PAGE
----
To me cycle touring is not about the distances - it's about what happens in between.
In my experience the part of the body that needs to be most prepared is not the butt or the leg muscles (although it obviously helps if they're road ready), but the brain.

I think on some level you're recognising this. Yes, you probably do need an attitude adjustment simply because for the few weeks of your tour, your normal life, and it constraints are very different. That deserves a different attitude to make the most of it.

Instead of getting up early and clocking up 25 miles, take breakfast with you and cycle somewhere specifically to have a nice picnic breakfast. Or in the evening. Or overnight to an inn or a friend. It might mean less "cycle" training, but more "tour" practising.

I refer to it as my "touring head". When my "touring head" is on, everything is different. The differences is particularly noticeable in the decisions made with my "Touring head" on as opposed to off.

As to your original question, I've never been bored when away on the bike. There is always something to do, even if that is nothing except taking a moment to appreciate where I am. Some people find that very hard to do.

Travelling with a Significant Other can be great when you are both on the same wavelength. I've had wonderful days cycling with someone - sometimes long, hard days, other very short where the afternoon was spent having a few drinks and playing cards.

Time on the bike varies. I stop every hour, hour and a half. That might be 5 minutes, it might be an hour or longer. It all depends on what I want to do at that time. I reckon my average "riding time" in a day is probably 5-6 hours, but I'm en route for maybe 8-10 hours. That works for me. The trick is to find what works for you.

Good luck!

Exactly!!!  For me, being in 'touring mode' changes the bike from the object of the activity, i.e. training, to the locomotive means of experiencing life outside of my daily routines. Many people focus on their daily distances, the number of hours they typically ride, or how much they've climbed. I stopped using a cycling computer decades ago and it changed my focus to everything else that was happening, the sights, sounds and people I met along the way.

This has worked for me but it won't for everyone. There is no 'right' way to go on a tour, only 'your' way. As Hobbs so eloquently stated, spend your training time focusing on all of the other activities of a tour as much as the bike riding. I'd bet you'll end up enjoying your trips more and boredom won't even creep into your thoughts.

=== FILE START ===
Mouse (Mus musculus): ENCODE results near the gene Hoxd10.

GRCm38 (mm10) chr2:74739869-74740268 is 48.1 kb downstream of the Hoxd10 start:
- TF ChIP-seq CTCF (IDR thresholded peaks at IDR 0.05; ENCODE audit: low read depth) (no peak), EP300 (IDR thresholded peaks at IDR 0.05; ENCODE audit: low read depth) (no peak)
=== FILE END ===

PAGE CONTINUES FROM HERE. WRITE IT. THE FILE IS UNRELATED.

That said, it's also important to choose your routes in such a way that you won't likely to be bored at all. I've spent a week or two following large rivers along beautifully maintained bike routes and couldn't wait to get back into the mountains. Those that have ridden for hours or days into a headwind across endless flat terrain can imagine the same.  Each of us has our own likes and dislikes and I'd recommend planning your first tours to maximize the types of terrain and off-bike activities you'll most likely not be bored with.

Enjoy whatever riding you do but don't forget about taking in all that your tour can offer you.


General Discussion / Re: Power bank issues with multiple devices
« on: June 05, 2019, 08:05:11 pm »
The issue is not with what charges the best. The issue is that Garmin warns not to charge their devices at more than a 2.0 amp rate. Above that, you could damage the device. A lot of the power banks mention 2.5 to 3 amp output so my confusion as to how to cut the amperage down to not burn up the Garmins.

The output ratings for these power banks are maximums. The charging current drawn is a function of the device receiving the charge. The power banks don't know what device they are charging or what charging profiles are ok for that device. Unless the power bank is defective, the receiving device determines the rate of charge up to the capabilities of the power bank. There may be other issues involved with charging Garmin devices. It sounds like Garmin wants to blame their poorly designed recharging circuits on the devices providing the energy.

What is generally the "prevailing "wind in the Columbia River gorge? I'm planning an West to East ride in August.

Prevailing wind is always a 'headwind'...   ;D

Gear Talk / Re: Jones handlebars
« on: February 15, 2019, 08:13:43 pm »
I've toured extensively on drop bars. After a year long tour, I recently swapped in a Jones H-Bar to try out. It's been a bit over two years and I absolutely love riding with these bars on my LHT. I really didn't use the drops on drop bars and the H-Bar replicates all the hand positions I need and more. On road tours are comfortable, off road I have even better control.